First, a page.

“When I was riding my bike into Girdwood, I saw him on the first part of the run and I thought he was looking great and I’m never going to catch this guy,” McDonald said of Thomason. “He’s on fire.”
When Thomason hopped off the bike, he was in 15th place and a crew of supporters from the peninsula was there to let him know it.
“It was cool being in 15th place,” Thomason said. “Everybody there was all excited and pumped up.”
McDonald was playing out a more conservative strategy because he was weary of the run.
“I kept my pulse in the 130s on the bike,” McDonald said. “If I went much into the 140s, I backed off. Eric averaged about 150.”
Thomason said that as soon as he started tapering a few weeks before the race, his heart rate was high. So when he was at about 150 on the bike and 160 on the run, it didn’t concern him much.
What did get him on the run were digestion issues and tired leg muscles. He suspects the digestion problems came from mixing ibuprofen with Coke. The tired leg muscles he can’t wait to fix.
“As soon as I heal up, I’m going to start strength training,” Thomason said. “I’ve got to fix my weaknesses.”
When McDonald passed Thomason going down the mountain, Thomason was going backwards because it hurt so bad to go down forward.
Heather Moon and a couple of her friends were doing the run with McDonald. Thomason was doing the run with Dave Gardner, a friend from Texas who finished the Alaskaman last year.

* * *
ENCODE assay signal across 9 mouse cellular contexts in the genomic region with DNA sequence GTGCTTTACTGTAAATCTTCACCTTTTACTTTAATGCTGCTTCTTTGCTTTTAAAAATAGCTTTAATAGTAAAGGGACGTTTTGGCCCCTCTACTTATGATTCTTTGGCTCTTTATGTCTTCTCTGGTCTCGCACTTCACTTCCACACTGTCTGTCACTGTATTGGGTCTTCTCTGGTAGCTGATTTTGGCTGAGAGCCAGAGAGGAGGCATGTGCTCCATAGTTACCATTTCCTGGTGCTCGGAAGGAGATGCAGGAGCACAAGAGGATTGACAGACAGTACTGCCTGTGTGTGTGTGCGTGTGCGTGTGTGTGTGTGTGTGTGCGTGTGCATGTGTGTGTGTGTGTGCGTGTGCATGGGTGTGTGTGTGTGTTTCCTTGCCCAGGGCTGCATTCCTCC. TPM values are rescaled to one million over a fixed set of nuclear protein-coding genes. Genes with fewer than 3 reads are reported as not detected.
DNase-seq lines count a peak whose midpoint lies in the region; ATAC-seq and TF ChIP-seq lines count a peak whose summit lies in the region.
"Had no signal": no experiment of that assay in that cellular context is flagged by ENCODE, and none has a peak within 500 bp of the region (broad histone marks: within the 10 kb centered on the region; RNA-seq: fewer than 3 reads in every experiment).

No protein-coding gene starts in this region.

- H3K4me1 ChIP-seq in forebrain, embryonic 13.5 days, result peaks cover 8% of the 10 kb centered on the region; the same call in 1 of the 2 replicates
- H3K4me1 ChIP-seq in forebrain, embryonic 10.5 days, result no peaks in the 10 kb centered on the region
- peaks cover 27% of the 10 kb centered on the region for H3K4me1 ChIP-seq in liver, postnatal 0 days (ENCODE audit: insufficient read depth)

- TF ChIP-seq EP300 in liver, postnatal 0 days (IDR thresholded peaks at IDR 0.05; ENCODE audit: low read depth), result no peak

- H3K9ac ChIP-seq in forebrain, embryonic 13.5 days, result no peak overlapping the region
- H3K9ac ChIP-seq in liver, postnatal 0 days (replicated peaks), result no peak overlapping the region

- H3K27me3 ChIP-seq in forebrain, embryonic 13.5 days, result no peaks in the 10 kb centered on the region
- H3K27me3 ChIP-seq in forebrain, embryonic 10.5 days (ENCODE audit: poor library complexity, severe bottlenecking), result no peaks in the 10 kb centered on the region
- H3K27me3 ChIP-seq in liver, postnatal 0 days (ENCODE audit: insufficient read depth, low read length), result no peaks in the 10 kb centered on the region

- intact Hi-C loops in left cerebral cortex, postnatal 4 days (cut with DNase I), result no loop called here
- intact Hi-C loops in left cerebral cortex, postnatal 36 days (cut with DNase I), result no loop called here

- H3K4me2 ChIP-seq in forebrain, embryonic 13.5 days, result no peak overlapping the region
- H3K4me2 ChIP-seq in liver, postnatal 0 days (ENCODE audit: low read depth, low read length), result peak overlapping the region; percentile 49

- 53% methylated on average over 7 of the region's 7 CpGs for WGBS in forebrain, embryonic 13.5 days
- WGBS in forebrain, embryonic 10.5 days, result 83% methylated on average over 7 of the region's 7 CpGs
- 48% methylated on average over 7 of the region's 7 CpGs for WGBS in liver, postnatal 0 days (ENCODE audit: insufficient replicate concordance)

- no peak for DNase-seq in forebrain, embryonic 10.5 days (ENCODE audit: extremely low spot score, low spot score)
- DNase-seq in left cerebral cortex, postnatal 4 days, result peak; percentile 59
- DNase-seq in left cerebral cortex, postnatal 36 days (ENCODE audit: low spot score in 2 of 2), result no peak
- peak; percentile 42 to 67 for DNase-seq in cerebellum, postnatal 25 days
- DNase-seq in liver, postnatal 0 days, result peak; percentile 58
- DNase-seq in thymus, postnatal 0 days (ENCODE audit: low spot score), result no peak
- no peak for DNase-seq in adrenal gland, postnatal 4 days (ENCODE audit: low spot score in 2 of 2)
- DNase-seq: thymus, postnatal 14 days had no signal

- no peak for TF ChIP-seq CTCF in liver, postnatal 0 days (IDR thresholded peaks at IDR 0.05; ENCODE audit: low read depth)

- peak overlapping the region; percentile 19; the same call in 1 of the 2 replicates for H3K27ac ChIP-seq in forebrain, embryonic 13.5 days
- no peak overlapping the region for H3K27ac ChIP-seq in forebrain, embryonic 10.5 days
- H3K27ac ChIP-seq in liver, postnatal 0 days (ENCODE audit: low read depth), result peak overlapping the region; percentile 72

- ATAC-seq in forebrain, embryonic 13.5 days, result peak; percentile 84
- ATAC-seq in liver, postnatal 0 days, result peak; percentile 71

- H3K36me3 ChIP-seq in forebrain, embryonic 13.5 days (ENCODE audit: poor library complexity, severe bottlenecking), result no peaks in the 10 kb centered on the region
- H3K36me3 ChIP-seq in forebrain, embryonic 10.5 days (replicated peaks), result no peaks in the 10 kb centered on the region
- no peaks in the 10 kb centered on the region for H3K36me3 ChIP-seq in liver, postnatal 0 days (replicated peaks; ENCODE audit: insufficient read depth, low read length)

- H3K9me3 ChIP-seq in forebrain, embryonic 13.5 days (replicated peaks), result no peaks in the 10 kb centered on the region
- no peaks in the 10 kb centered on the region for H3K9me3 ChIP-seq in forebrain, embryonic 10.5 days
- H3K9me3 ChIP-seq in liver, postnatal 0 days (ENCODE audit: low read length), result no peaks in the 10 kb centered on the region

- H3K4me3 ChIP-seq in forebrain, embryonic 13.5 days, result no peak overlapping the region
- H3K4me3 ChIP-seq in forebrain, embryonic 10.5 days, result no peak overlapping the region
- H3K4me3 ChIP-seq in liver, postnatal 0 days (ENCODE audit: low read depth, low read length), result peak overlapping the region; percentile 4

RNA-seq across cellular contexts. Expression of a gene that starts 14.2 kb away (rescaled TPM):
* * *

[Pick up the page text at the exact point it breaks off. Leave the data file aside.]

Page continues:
Jason Moore, another member of a training group consisting of Thomason, McDonald and Moon, finished 35th in 15:44:06. Moore now lives in Anchorage but used to live in Nikiski. Homer’s Michael McGuire was 42nd in 16:04:26.
McDonald and Thomason are not ready to commit to a third Alaskaman next year.
“There’s a lot of races in the world, and I may want to do another one at that time of the year,” McDonald said.
Thomason said he is mindful of how much 20-hour training weeks can impact his wife, Michelle.
“I can’t say I’m positive I’m doing it,” he said. “I have to make sure it’s OK with the wife and all that stuff. I want to. I’m leaning that way.”
While swimming in frigid Resurrection Bay and running on trails with bears — there was a brown bear ahead of Thomason on Mount Alyeska this year — get the headlines, both McDonald and Thomason said the real thing that scares them is the bike ride.
“The bike ride on that incredibly busy and lethal stretch of road just worries me,” McDonald said.
Thomason agreed: “It’s not the swim or the bears on the mountain where somebody is going to get hurt. Somebody is probably going to get hurt on the bike. There’s guys going 20-plus on the bike and they don’t want to stop.”
Thomason said he had a scary moment in Moose Pass where a recreational vehicle turned right in front of him. He had to pop out left and cross the double yellow line in order to avoid a collision.
McDonald said drivers, and especially professional truckers, are courteous on training rides.
“But all it takes is one kid texting and that’s it,” he said.
But both don’t want to give the impression they don’t appreciate the opportunity to participate in such a cool event in their backyards.
“It’s a phenomenal setting — all of it is,” McDonald said. “The ride is a beautiful ride. If you were to take a video of that whole ride, you could have made postcards of every other frame.”